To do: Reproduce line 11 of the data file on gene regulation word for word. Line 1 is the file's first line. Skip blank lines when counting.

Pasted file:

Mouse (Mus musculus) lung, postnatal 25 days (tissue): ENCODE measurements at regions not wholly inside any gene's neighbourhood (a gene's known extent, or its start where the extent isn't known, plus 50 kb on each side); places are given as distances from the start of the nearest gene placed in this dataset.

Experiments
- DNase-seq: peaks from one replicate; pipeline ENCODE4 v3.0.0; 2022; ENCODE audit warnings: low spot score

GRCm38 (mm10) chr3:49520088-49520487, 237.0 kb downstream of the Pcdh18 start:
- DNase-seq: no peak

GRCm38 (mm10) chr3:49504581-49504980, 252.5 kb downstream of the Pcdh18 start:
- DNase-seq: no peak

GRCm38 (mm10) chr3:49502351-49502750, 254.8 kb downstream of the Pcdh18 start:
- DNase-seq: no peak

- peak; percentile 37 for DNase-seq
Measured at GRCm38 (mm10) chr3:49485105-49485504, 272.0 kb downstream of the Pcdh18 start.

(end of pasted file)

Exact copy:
Measured at GRCm38 (mm10) chr3:49485105-49485504, 272.0 kb downstream of the Pcdh18 start.